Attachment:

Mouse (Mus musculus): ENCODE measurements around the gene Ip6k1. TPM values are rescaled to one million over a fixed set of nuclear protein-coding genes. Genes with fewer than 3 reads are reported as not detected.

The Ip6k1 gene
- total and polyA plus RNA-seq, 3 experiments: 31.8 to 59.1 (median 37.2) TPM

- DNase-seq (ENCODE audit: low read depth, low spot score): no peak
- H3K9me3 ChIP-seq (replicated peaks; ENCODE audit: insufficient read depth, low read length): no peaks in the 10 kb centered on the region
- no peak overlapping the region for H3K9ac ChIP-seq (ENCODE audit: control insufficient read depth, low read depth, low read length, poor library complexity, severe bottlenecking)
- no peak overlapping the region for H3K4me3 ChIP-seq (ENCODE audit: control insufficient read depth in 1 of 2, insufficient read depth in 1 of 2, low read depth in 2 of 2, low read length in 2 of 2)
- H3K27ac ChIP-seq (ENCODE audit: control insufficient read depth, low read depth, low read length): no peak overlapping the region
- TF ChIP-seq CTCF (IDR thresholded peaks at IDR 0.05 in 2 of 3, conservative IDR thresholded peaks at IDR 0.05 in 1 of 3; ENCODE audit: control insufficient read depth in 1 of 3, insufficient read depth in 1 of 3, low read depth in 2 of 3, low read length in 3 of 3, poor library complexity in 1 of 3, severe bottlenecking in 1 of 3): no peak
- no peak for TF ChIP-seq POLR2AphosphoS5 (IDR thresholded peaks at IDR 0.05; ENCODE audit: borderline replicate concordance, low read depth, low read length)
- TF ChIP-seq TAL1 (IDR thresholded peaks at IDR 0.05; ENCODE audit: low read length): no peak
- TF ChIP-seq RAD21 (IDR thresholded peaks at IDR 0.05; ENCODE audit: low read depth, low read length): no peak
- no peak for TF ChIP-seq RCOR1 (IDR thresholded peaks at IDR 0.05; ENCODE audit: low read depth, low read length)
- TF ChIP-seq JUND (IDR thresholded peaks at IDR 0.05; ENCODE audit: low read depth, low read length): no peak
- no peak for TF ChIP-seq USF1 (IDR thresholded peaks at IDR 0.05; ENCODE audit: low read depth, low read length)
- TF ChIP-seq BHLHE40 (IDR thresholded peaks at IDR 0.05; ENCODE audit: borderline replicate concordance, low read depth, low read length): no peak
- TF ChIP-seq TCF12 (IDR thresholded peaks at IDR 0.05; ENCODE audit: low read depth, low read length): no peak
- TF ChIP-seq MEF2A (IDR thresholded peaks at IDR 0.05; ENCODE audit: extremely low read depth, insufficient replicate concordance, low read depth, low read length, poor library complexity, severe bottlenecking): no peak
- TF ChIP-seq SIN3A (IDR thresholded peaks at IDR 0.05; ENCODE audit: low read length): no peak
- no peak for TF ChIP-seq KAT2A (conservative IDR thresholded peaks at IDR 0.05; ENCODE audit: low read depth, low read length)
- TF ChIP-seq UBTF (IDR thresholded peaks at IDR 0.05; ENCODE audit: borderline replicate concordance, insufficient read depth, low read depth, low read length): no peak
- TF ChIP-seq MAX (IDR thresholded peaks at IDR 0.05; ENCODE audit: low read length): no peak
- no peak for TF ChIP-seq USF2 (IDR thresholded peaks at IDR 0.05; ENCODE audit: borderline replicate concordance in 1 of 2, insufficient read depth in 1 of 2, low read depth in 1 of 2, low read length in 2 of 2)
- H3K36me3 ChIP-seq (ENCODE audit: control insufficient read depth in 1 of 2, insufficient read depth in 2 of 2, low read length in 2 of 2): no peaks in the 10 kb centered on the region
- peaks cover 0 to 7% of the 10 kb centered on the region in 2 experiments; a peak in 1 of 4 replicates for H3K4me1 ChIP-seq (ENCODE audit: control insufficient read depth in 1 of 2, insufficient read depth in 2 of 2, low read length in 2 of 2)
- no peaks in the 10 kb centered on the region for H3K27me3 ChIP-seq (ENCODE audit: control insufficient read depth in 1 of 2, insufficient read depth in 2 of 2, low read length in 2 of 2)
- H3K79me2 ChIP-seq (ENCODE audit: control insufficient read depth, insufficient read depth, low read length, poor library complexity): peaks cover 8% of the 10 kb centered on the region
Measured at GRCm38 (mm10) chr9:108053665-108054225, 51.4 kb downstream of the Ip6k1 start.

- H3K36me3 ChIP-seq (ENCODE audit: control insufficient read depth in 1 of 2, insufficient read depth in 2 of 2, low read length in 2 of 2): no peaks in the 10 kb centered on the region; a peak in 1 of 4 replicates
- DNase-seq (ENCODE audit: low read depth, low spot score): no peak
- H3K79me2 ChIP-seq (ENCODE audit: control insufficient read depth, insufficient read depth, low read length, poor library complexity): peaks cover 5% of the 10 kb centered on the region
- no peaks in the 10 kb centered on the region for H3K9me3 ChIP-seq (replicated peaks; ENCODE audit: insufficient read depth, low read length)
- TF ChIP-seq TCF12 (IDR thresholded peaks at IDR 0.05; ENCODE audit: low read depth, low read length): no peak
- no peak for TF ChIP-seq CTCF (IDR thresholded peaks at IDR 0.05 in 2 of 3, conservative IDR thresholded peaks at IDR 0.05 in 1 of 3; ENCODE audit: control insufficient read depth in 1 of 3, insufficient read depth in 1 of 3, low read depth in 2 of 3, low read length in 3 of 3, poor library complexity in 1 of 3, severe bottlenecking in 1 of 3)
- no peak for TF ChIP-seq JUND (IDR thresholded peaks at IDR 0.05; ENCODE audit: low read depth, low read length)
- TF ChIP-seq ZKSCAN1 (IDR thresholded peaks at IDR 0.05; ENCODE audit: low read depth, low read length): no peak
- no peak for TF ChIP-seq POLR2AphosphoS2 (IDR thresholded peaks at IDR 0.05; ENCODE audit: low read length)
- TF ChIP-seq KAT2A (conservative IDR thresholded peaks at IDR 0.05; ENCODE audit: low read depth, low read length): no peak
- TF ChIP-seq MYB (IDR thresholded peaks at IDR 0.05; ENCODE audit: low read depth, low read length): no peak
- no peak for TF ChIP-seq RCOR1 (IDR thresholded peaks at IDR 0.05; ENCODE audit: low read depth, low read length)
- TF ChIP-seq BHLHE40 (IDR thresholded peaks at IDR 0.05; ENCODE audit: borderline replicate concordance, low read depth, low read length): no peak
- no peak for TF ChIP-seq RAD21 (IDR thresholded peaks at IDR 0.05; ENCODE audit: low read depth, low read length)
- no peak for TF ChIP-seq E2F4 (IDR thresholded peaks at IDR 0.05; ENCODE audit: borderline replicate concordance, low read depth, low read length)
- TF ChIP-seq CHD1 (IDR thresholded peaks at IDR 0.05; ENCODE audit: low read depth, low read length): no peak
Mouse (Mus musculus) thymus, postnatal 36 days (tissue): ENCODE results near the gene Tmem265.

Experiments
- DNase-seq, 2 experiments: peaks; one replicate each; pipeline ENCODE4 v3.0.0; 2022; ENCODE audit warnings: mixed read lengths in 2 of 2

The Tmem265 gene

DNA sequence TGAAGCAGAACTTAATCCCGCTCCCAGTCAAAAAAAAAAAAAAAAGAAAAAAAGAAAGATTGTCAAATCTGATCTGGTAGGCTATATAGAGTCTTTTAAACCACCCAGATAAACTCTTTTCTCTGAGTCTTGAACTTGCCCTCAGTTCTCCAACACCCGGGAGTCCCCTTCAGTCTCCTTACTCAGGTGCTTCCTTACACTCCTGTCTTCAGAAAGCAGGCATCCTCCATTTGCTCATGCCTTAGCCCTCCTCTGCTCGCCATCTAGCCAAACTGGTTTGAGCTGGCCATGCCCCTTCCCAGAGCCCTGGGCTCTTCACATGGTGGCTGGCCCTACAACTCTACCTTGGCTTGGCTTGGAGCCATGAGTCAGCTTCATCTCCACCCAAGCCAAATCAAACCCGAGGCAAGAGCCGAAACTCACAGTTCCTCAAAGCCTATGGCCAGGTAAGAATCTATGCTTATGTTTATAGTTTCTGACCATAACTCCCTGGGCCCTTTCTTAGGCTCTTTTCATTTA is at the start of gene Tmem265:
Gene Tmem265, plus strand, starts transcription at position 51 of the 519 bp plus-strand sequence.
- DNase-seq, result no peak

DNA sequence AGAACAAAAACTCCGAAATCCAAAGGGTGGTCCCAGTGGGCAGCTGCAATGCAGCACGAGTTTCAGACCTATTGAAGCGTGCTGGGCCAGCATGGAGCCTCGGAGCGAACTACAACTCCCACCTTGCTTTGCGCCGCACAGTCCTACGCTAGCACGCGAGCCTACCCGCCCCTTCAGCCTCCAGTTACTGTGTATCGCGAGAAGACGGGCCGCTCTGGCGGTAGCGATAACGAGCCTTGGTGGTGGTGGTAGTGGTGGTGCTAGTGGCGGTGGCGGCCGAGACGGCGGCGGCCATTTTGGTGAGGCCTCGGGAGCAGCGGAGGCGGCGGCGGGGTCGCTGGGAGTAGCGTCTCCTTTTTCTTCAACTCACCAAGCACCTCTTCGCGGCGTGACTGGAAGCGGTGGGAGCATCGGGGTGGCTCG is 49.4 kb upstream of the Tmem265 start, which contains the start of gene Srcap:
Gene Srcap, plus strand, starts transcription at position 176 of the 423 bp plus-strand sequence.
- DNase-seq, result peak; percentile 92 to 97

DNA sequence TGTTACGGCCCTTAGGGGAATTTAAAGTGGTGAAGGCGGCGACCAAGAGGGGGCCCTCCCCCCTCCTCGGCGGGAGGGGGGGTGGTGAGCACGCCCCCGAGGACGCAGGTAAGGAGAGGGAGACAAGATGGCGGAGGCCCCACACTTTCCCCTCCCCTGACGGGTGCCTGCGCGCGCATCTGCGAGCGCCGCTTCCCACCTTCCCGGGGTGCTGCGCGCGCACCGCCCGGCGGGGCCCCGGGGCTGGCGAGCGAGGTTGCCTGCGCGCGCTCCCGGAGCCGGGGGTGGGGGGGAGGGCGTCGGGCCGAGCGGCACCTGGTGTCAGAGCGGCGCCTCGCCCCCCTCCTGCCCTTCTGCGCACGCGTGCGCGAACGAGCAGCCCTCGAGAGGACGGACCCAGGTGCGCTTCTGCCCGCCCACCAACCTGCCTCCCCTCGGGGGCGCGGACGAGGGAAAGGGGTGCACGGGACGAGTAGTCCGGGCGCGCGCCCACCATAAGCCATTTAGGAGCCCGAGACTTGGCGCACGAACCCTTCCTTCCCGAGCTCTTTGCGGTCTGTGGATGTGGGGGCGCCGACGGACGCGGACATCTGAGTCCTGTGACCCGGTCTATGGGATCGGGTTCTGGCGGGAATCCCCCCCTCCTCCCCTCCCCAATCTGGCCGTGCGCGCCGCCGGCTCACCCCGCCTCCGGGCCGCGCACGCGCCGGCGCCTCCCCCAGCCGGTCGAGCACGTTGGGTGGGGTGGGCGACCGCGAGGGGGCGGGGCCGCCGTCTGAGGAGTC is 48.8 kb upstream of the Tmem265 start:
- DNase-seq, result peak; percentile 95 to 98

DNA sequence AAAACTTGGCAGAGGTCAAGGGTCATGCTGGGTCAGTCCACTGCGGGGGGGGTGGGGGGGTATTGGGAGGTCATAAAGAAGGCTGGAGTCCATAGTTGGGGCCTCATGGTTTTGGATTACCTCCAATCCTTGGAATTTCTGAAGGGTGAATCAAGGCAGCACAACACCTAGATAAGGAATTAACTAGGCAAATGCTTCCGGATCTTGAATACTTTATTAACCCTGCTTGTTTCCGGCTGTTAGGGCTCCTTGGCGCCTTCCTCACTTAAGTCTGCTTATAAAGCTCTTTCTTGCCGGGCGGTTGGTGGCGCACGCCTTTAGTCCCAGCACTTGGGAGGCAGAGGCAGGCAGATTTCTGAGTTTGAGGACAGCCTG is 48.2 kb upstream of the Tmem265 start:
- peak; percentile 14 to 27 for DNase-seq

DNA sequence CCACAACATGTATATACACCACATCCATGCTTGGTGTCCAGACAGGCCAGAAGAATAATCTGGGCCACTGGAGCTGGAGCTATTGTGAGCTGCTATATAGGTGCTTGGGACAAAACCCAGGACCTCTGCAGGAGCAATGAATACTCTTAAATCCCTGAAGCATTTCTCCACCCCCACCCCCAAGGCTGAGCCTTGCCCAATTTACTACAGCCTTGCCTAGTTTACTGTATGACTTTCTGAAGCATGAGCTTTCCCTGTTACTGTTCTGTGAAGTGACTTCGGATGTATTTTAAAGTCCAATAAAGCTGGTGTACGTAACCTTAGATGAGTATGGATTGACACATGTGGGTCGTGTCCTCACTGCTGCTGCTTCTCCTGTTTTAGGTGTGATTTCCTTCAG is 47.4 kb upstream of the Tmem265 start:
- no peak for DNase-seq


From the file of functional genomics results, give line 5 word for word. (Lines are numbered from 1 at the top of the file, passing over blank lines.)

- H3K9me3 ChIP-seq (replicated peaks; ENCODE audit: insufficient read depth, low read length): no peaks in the 10 kb centered on the region